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Forklift truck incident

A member has reported an incident in which an employee was injured whilst working with a forklift truck. Two crew members had placed slings on a pipe and planned to move it with a forklift truck and a spreader bar consisting of an i-beam 2½ metres long by 20cm wide. The pipe was located in a pipe rack.

The forklift was parked on the opposite side of the spreader bar with the forks on the deck with the motor turned off. One of the crew got in the forklift, started it and lifted the forks to position them to have the slings placed on the forks. The other crew member was holding the slings and standing between the rack and the spreader bar.

The forks hit the spreader bar and moved it toward the rack, catching the individual’s left calf between the bar and the rack and causing severe bruising. He subsequently had to visit the doctor and the injury lead to a time lost from work of around two weeks.

The injured crew member was a short service employee who was being mentored by a more experienced ‘lead man’. The more experienced mentor had left the scene before the forklift truck was started to perform another task elsewhere, leaving the lift to another crew member and the short service employee.

Scene of incident
Scene of incident

The company has noted the following lessons learned:

  • The inexperienced crew member did not appreciate that he was putting himself in a hazardous situation; nor did his co-worker take action to prevent this unsafe act;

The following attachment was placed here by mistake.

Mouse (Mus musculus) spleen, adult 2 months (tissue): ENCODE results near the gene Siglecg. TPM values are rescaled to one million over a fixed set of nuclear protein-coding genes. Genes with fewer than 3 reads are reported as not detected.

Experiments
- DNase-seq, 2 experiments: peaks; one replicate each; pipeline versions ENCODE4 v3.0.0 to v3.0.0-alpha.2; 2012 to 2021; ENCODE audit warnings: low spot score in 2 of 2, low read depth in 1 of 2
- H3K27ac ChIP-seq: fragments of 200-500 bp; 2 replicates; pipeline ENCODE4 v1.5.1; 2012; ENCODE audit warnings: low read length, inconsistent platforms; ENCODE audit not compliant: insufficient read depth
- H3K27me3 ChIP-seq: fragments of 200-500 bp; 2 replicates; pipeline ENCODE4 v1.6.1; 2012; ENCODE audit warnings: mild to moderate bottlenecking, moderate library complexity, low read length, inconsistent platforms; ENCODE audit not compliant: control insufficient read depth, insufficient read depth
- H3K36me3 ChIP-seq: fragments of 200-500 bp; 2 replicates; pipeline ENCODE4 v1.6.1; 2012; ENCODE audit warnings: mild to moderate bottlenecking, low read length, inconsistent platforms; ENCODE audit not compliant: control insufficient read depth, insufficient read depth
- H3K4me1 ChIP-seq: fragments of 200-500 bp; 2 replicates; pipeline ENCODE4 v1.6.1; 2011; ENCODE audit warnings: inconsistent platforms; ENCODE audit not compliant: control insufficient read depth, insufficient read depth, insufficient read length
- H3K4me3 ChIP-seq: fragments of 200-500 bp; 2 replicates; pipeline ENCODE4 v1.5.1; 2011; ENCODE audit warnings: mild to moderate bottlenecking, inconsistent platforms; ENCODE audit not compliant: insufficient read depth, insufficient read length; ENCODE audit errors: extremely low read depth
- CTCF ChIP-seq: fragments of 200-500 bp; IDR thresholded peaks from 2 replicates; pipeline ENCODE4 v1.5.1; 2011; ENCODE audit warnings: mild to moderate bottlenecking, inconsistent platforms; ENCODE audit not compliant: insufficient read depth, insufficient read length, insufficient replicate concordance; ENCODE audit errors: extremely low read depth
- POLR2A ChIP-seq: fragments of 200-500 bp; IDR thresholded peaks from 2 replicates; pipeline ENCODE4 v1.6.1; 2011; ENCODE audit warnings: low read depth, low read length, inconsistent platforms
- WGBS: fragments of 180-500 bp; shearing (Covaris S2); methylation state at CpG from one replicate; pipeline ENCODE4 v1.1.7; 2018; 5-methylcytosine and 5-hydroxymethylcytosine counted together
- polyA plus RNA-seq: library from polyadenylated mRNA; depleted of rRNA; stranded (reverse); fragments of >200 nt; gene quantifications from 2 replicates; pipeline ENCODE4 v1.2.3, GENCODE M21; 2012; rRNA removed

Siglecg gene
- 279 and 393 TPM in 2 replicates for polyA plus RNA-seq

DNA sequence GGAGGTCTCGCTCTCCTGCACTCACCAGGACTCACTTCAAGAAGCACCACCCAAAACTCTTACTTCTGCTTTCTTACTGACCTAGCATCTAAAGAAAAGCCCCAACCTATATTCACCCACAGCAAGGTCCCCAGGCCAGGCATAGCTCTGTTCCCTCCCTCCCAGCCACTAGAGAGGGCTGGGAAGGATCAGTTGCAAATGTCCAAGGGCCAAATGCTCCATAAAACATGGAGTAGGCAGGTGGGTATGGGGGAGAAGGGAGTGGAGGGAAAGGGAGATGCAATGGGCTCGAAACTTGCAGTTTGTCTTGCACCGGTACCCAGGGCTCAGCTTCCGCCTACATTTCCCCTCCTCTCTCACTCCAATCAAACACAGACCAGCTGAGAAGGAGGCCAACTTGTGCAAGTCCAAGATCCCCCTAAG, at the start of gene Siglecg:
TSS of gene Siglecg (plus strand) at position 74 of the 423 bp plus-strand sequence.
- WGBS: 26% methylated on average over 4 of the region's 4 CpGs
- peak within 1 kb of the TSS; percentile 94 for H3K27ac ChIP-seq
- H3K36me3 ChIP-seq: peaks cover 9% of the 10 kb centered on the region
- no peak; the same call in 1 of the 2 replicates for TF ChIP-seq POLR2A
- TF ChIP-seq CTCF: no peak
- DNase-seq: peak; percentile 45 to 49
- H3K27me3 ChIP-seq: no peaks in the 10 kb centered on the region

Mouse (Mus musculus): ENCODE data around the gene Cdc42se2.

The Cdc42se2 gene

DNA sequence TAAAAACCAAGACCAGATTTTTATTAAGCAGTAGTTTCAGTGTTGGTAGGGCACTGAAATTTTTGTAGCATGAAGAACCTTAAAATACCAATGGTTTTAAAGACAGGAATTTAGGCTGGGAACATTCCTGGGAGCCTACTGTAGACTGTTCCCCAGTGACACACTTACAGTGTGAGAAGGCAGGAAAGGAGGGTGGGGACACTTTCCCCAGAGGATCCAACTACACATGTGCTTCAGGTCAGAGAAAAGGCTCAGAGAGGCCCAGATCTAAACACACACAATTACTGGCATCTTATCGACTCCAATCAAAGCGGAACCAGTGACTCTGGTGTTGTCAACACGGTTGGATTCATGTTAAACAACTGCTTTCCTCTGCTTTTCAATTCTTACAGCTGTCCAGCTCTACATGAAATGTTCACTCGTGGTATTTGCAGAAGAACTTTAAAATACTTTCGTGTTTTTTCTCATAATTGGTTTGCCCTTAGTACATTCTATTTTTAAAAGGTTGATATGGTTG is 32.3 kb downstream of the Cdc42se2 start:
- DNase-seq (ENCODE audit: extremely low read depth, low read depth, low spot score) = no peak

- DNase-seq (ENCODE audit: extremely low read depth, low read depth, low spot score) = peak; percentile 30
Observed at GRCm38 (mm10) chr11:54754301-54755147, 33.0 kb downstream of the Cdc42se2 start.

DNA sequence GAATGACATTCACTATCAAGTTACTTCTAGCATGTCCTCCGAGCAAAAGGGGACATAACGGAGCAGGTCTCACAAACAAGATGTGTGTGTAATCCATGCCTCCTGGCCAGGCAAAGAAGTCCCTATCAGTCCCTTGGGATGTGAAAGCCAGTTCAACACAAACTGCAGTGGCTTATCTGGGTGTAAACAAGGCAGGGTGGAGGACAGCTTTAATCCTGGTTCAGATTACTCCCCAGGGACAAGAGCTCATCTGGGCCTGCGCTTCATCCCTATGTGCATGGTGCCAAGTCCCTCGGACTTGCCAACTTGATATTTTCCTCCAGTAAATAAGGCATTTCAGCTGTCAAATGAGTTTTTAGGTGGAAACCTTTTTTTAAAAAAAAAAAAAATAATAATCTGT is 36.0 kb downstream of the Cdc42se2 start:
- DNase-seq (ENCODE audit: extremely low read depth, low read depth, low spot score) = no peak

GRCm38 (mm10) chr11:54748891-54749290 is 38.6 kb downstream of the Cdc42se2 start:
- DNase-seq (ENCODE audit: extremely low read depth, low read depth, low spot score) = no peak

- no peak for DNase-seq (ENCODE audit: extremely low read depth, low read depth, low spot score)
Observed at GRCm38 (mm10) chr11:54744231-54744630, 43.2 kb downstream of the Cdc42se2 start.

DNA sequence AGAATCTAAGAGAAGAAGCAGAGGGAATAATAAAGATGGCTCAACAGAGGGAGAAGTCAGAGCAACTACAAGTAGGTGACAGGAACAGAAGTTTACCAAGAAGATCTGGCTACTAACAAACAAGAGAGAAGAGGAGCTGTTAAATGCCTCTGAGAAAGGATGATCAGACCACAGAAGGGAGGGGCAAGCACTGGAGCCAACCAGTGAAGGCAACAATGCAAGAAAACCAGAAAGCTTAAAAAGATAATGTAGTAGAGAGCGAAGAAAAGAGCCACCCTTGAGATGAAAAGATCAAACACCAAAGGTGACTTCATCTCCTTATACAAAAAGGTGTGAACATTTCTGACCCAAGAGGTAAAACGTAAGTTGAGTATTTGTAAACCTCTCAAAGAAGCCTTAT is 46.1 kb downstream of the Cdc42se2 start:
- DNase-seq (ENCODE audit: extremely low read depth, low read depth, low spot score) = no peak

• The mentoring program had not worked as intended. The mentoring program and a proper explanation of work procedures should be emphasised in pre-shift meetings and during vessel orientation;
  • If the mentor had to leave the immediate work area during lifting operations, work should stop until that they returned;
  • Personnel should inspect their work areas and identify hazards that need to be removed;
  • Mentors should to emphasise work procedures in a toolbox talk whenever there are changes to the circumstances of the work being conducted;
  • Mentors should identify the risks associated with a task to short service employees and explain the hazards and preventative measures;
  • All workers should remember the saying ‘never place yourself between a rock and a hard place’ and beware of potential crush zones!

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